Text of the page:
THE TRUE FOUNDER of the liberal arts ideal was Socrates as presented by his student Plato. And Socrates’ method of teaching was to question. He is the great exemplar of what the late Allan Bloom labeled “the interrogatory attitude.” The liberal arts ideal assumes, to be sure, that there are right answers to great moral and existential questions. It is the enemy, not the friend, of moral relativism. But liberal arts teaching is not funda- mentally about telling students what the right answers are—even when we are justifiably confident that we have the right answers. Nor is liberal arts learning merely a matter of receiving and processing information, even if it’s great information, such as historical facts about the Western tradition or the American founding. Nor is it merely a matter of reading Aristotle, or Chaucer, or Shakespeare, or Tocqueville and knowing what these great writers said. Liberal arts education is about engaging with these things, wrestling with them and with the ques- tions they suggest. It is about considering arguments and counterarguments, and examining competing points of view.
And the range of competing alternatives stu- dents should be invited to consider, while not limit- less, needs to be wide. Liberal arts education is not a catechism class. Students should not simply be pre- sented with officially approved views—even if they are the right views. I want my own students to con- sider seriously a range of possibilities, including some—Marxism for example—that I think are not only unsound, but reprehensible, and whose record in human affairs is a record of death and abomina- tion. I certainly want them to hear the profound arguments advanced against Marxism by people like Hayek, Solzhenitsyn, and John Paul II. But I also want them to understand how it was that Marxism could have attracted the allegiance of many intelli- gent and morally serious (if seriously misguided) people. I want them to know the arguments Marx and his most intelligent disciples made. In fact, I want them to consider these arguments fairly on their merits. The task of the liberal arts teacher, as I envisage it, is not to tell students what to think; it is to teach them to think, as my young friend said, carefully, critically, and for themselves.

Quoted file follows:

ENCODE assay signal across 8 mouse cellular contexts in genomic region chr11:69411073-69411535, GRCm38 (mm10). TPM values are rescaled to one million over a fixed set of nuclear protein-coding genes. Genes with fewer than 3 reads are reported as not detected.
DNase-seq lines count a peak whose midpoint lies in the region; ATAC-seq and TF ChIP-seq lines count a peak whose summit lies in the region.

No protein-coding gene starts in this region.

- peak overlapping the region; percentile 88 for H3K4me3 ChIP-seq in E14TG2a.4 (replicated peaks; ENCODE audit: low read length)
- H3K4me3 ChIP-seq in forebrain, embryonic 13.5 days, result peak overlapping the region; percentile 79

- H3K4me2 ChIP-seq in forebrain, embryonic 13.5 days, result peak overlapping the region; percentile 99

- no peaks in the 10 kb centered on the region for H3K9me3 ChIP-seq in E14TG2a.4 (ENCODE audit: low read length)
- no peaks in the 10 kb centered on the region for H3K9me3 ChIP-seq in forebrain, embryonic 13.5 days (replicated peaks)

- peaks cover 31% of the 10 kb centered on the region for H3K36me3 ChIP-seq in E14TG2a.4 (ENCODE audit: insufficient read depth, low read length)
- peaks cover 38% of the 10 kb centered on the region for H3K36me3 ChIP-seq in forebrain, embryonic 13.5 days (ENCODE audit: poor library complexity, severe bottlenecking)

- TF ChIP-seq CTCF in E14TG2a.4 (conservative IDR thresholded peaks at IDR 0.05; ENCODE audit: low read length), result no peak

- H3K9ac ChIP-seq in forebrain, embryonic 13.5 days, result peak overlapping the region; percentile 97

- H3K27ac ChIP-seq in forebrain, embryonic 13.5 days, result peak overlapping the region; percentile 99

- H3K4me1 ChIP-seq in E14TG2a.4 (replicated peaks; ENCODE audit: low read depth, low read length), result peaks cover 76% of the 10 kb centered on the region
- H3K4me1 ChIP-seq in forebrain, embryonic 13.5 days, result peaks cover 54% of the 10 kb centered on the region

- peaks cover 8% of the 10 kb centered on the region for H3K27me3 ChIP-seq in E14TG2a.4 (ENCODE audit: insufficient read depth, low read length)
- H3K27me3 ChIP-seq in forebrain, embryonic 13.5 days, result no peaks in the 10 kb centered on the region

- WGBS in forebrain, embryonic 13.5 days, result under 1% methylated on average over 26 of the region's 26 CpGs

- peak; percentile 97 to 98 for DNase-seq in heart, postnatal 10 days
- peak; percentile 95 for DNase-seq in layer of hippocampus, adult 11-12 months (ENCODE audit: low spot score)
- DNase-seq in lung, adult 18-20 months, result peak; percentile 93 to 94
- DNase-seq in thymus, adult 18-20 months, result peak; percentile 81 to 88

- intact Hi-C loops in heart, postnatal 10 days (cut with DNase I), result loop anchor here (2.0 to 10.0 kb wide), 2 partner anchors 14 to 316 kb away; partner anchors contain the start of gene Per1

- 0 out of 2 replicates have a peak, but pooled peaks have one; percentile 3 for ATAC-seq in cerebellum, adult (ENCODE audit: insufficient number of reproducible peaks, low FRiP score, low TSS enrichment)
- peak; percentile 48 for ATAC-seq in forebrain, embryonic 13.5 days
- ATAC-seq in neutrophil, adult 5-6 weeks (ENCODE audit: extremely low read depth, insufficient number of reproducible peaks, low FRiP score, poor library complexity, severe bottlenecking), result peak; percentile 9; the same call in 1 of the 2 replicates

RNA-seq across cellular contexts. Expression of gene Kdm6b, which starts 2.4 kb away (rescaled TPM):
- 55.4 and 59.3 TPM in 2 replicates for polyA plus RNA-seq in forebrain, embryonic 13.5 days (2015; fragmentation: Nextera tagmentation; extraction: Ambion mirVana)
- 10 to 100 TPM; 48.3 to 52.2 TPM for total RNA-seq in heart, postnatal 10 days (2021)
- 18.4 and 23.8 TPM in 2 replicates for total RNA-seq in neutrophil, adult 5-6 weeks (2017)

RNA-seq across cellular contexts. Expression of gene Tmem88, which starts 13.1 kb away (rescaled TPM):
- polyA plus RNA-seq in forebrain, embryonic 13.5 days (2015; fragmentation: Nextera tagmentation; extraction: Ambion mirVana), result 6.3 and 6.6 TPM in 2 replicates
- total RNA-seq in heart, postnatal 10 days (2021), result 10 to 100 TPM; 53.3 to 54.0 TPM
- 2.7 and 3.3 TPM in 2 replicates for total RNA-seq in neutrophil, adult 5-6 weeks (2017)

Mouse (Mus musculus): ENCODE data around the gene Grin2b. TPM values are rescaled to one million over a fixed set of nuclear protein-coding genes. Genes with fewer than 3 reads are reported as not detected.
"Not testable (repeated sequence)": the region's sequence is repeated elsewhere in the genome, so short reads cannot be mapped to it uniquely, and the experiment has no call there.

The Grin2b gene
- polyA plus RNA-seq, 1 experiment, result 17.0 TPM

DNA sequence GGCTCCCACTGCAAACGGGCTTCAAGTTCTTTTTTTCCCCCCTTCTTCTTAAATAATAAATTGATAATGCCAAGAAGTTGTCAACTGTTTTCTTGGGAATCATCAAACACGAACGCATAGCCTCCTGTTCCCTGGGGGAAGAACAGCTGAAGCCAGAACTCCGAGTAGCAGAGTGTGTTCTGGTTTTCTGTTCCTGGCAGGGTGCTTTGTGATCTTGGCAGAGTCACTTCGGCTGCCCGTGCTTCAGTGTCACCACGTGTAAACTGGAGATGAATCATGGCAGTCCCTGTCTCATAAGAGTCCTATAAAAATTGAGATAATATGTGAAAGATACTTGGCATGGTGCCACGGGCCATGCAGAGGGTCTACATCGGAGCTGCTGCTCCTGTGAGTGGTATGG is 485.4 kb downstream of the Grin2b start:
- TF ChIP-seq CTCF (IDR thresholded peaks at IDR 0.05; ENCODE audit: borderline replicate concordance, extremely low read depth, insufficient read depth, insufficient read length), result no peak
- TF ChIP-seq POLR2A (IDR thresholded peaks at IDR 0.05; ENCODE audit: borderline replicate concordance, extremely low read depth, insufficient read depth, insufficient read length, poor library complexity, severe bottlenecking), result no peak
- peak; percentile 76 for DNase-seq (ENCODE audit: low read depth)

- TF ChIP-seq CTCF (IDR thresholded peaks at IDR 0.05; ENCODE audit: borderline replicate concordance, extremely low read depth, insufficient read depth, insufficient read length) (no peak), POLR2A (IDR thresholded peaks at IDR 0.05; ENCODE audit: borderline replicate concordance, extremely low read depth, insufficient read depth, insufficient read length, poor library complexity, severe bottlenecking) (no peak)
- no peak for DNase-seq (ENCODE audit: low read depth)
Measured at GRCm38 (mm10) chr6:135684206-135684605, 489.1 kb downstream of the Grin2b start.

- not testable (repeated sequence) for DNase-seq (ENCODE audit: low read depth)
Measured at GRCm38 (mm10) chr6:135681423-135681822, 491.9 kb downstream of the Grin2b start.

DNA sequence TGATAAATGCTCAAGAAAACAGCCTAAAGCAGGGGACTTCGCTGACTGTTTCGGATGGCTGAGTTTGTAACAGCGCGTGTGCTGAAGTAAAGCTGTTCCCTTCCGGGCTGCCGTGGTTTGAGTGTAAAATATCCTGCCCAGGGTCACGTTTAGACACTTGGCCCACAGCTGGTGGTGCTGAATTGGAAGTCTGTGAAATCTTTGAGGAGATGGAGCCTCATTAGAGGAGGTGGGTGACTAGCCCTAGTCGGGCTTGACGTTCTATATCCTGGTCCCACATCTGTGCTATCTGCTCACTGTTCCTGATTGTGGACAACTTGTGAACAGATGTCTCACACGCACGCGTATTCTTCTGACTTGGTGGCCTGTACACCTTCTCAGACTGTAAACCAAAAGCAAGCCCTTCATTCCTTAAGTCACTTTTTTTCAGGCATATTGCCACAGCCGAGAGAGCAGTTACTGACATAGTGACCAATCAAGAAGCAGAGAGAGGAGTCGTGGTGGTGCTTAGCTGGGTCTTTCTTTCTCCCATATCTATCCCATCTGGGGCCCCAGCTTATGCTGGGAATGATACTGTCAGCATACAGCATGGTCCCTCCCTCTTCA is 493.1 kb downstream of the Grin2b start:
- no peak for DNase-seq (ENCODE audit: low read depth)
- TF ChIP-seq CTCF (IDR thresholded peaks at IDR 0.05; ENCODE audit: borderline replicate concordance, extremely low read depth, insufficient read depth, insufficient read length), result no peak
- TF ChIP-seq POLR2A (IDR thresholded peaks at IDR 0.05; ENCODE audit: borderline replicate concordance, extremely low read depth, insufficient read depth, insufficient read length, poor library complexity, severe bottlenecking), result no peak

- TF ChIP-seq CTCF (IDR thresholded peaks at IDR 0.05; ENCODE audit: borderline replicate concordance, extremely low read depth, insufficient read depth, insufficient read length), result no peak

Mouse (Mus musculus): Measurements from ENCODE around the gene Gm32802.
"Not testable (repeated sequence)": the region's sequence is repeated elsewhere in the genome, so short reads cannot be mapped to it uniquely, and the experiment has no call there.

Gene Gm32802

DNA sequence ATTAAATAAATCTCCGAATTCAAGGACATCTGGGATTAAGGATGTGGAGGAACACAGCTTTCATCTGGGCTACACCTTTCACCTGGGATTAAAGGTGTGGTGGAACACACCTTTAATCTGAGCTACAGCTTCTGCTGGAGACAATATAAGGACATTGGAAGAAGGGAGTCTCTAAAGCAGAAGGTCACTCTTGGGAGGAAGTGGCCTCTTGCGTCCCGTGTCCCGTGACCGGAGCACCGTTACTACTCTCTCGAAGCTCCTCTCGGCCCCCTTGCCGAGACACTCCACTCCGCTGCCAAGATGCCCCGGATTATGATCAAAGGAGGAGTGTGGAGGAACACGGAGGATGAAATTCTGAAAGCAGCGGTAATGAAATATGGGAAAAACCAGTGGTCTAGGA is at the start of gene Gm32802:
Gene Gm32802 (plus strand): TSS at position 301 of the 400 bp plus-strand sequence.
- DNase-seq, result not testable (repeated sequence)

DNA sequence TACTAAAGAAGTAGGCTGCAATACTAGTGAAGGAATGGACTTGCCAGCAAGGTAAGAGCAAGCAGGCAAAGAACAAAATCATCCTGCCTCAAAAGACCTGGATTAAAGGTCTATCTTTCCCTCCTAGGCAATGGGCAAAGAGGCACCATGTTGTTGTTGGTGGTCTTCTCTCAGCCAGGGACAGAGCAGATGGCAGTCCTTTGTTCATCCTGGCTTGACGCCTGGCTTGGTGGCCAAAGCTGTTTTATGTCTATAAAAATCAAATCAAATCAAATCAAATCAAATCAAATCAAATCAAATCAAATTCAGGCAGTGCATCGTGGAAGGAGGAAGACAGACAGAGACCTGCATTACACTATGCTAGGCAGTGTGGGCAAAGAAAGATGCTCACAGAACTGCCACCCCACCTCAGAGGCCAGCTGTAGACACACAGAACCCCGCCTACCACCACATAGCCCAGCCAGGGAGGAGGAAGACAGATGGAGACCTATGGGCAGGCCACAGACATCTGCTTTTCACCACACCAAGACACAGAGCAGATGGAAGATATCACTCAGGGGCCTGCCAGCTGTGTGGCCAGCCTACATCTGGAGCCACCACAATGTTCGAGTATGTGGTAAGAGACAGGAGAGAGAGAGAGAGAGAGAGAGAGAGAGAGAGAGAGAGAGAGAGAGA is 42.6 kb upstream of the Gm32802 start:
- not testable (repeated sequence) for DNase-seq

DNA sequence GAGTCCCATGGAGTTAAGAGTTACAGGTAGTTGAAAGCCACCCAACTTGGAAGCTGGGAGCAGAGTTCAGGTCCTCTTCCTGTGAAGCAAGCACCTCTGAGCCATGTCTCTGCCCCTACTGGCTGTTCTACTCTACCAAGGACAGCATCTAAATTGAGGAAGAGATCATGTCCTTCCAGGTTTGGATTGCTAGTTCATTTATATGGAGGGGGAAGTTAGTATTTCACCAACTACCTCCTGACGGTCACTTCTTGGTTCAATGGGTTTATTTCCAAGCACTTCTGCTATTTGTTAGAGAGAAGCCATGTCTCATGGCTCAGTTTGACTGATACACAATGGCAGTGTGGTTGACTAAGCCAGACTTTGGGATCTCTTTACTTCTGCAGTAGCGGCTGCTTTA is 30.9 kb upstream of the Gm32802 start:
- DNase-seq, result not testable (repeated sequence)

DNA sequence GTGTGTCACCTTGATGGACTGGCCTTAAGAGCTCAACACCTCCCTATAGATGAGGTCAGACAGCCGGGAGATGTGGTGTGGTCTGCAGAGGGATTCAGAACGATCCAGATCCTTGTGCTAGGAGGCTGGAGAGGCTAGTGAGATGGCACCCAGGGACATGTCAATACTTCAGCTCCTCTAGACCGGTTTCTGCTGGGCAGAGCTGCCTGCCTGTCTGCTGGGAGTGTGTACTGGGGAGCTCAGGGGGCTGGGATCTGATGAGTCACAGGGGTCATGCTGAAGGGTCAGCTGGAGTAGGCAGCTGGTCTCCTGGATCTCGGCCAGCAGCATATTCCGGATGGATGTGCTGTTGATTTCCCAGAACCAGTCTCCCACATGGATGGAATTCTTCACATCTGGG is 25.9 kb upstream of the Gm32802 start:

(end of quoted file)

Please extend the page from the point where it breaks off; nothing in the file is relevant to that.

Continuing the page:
Now why? Is it because I think there is some- thing intrinsically valuable about the interrogatory attitude? Allan Bloom might have thought so. The possibility that he did is what opened him to the charge of relativism and even nihilism advanced by some culturally conservative critics of Bloom’s influ- ential book The Closing of the American Mind. Walker Percy, for example, faulted Bloom for allegedly holding the view that the point of an open mind is merely to have an open mind, rather than to arrive at answers that are to be affirmed and acted on.
Whether or not the charge is just, the charge, if true, would be damning. The idea of a mind that never closes on a truth is antithetical to the liberal arts ideal. The point of the interrogatory attitude, rather, is precisely to move from ignorance to truths—truths that can be affirmed and acted on. As G.K. Chesterton once said, the point of an open mind is like the point of an open mouth: to close on something solid.
WE BEGIN TO understand the much misun- derstood and abused concept of academic freedom when we consider the central importance of the interrogative attitude to the enter- prise of liberal arts learning. The interrogative atti- tude will flourish only under conditions of freedom. It can be smothered by speech codes and the like, to be sure, but it can be smothered in less obvious ways. It can be smothered when well-qualified scholars, teachers, and academic administrators are denied positions in institutions that claim to be nonpartisan and nonsectarian, or when they are denied tenure or promotion or are subjected to discriminatory treat- ment for dissenting from campus orthodoxies. It can be smothered by an atmosphere of political correct- ness, which may, of course, be conservative but in most places today is a phenomenon of the left. It can fail to emerge wherever teaching and learning are governed by orthodoxies that refuse to subject them- selves to questioning.